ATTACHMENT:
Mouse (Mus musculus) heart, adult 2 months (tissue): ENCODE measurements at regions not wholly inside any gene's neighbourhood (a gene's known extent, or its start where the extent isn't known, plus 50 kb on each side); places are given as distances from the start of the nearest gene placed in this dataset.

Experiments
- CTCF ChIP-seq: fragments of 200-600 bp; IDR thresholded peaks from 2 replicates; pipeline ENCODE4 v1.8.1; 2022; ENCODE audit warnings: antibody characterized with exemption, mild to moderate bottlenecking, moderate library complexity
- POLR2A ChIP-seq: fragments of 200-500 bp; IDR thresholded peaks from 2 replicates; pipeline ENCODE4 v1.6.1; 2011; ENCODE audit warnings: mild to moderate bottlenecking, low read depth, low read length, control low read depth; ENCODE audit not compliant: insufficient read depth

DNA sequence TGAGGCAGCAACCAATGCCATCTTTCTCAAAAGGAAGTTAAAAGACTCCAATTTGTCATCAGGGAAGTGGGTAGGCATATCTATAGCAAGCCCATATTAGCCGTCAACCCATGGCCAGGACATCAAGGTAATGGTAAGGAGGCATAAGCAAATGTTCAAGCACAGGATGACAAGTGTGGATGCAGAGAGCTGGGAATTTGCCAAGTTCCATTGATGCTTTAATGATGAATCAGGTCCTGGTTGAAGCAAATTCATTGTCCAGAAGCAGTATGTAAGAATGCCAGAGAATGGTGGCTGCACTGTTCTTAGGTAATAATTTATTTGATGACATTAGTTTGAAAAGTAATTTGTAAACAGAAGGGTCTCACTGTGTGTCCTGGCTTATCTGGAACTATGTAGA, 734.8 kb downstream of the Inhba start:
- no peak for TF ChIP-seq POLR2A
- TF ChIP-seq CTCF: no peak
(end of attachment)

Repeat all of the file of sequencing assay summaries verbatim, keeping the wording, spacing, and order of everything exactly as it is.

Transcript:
Mouse (Mus musculus) heart, adult 2 months (tissue): ENCODE measurements at regions not wholly inside any gene's neighbourhood (a gene's known extent, or its start where the extent isn't known, plus 50 kb on each side); places are given as distances from the start of the nearest gene placed in this dataset.

Experiments
- CTCF ChIP-seq: fragments of 200-600 bp; IDR thresholded peaks from 2 replicates; pipeline ENCODE4 v1.8.1; 2022; ENCODE audit warnings: antibody characterized with exemption, mild to moderate bottlenecking, moderate library complexity
- POLR2A ChIP-seq: fragments of 200-500 bp; IDR thresholded peaks from 2 replicates; pipeline ENCODE4 v1.6.1; 2011; ENCODE audit warnings: mild to moderate bottlenecking, low read depth, low read length, control low read depth; ENCODE audit not compliant: insufficient read depth

DNA sequence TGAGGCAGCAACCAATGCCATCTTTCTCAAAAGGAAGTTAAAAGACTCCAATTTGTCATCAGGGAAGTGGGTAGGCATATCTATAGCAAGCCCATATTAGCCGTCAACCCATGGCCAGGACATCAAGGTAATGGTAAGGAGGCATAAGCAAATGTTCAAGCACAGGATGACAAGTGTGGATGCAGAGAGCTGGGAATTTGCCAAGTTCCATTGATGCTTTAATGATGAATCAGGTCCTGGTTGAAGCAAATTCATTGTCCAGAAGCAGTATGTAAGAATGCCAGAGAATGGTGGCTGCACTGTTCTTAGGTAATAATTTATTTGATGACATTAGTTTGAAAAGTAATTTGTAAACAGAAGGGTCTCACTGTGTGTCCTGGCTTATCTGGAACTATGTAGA, 734.8 kb downstream of the Inhba start:
- no peak for TF ChIP-seq POLR2A
- TF ChIP-seq CTCF: no peak